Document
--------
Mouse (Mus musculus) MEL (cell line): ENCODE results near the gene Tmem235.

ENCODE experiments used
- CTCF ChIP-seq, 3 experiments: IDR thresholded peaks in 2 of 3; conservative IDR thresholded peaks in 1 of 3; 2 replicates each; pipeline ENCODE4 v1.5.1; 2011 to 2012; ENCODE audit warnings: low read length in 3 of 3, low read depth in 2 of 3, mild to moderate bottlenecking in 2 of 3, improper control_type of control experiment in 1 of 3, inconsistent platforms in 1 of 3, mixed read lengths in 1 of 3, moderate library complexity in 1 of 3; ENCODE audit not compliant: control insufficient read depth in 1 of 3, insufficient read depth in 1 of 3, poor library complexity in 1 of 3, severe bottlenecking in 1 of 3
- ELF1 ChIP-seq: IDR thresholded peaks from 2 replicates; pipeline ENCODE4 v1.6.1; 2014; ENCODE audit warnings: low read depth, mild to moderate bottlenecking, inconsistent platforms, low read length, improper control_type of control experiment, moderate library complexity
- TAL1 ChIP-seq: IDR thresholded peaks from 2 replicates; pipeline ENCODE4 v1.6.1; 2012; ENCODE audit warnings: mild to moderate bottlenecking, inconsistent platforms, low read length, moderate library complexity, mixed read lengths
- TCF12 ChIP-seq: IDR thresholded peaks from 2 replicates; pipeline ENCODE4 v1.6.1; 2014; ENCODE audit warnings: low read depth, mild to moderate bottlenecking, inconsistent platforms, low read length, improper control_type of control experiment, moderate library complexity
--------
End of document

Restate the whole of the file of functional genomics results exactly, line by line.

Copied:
Mouse (Mus musculus) MEL (cell line): ENCODE results near the gene Tmem235.

ENCODE experiments used
- CTCF ChIP-seq, 3 experiments: IDR thresholded peaks in 2 of 3; conservative IDR thresholded peaks in 1 of 3; 2 replicates each; pipeline ENCODE4 v1.5.1; 2011 to 2012; ENCODE audit warnings: low read length in 3 of 3, low read depth in 2 of 3, mild to moderate bottlenecking in 2 of 3, improper control_type of control experiment in 1 of 3, inconsistent platforms in 1 of 3, mixed read lengths in 1 of 3, moderate library complexity in 1 of 3; ENCODE audit not compliant: control insufficient read depth in 1 of 3, insufficient read depth in 1 of 3, poor library complexity in 1 of 3, severe bottlenecking in 1 of 3
- ELF1 ChIP-seq: IDR thresholded peaks from 2 replicates; pipeline ENCODE4 v1.6.1; 2014; ENCODE audit warnings: low read depth, mild to moderate bottlenecking, inconsistent platforms, low read length, improper control_type of control experiment, moderate library complexity
- TAL1 ChIP-seq: IDR thresholded peaks from 2 replicates; pipeline ENCODE4 v1.6.1; 2012; ENCODE audit warnings: mild to moderate bottlenecking, inconsistent platforms, low read length, moderate library complexity, mixed read lengths
- TCF12 ChIP-seq: IDR thresholded peaks from 2 replicates; pipeline ENCODE4 v1.6.1; 2014; ENCODE audit warnings: low read depth, mild to moderate bottlenecking, inconsistent platforms, low read length, improper control_type of control experiment, moderate library complexity